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Professional Micro Market, Vending, & Coffee Service


Understanding Coin Mechanisms for Vending Machines

Coin mechanisms are the vending machine answer to a retail POS (Point of Sale).  And like everything else in this gritty world, they get dirty.

Think about it.  A successful vending machine receives a lot of coins, every day.  Those coins have been passed through multiple hands. Add to that the ambient dust and dirt and your vending machine coin mechanism can get very dirty.

This post is about understanding coin mechanisms for vending machines, how to keep them operating properly by cleaning them and the different times of coin mechs used in today’s vending machines.

Clean with care

Single price coin mechanisms on older machines feature coin paths that can collect a lot of dirt.  The time to clean these is indicated by a decline in the machine’s acceptance rate of coins, or if there’s a noticeable build up of dirt (which we hope you monitor, as there’s nothing less consumer-friendly than a dirty vending machine).

The flight deck lid on the machine is where the going can get grimy.  Carefully lift this forward, taking care not to break it off. Using a soft cloth and gentle cleaning solution, following the machine’s manual for full cleaning instructions.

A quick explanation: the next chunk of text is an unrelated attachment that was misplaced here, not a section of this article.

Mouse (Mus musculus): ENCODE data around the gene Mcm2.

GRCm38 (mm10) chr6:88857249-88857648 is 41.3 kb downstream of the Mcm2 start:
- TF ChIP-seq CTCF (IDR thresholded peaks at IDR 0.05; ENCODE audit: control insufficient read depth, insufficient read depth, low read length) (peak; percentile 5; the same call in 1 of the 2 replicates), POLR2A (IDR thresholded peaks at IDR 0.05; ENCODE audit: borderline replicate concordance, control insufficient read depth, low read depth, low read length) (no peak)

New vending machines have modernized coin mechanisms.  For these, you should refer to the manual before even thinking about cleaning the mechanism.

Different types of coin mechanisms

Over the years, vending machines have evolved substantially and their coin mechanisms with them.  This has led to the development of several distinct types of coin mechanisms, as follows:

  • Single price: Coinco’s most popular vending machines were developed during the 1980s and 90s, with two different types of coin mechanisms in play.  The 3000 series and the 9000 series are different, due to the number of dollar interface plugs in each.

With the 3000 series, a major problem is the fact that they can’t be adjusted once their coin mechanisms start getting finicky about what they’ll accept.

Mars Electronics developed its coin mechanisms concurrently with Coinco.  With their machines, tuning is possible, with dual interfaces. This feature has made Mars Electronics machines popular in Mexico and Canada.


  • 24 and 110-volt logic:  These are primarily snack machines, developed by the same companies mentioned above.  The 110-volt machines have now become largely obsolete, due to the ease of plugging these machines into a plug with the wrong voltage.
  • Multi Drop Bus and High Cap MDB:  Almost any vending machine manufactured in the last 10 years can be retrofitted with and MDB coin mechanism.  


The High Cap MDBs are equipped with 4 or 5-coin tubes (as opposed to 3, with the earlier models), containing as much as $90 in change.  With a $5 bill validator, the High Cap MDB coin mechanism is your best bet.

Bevco Service, Inc.

Bevco is a full-service vending machine company that brings you top-flight service and the best in vending machine services in the industry.

With 5 fully-trained technicians, we can respond to your service call in under an hour.  That’s service you can depend on. Contact us.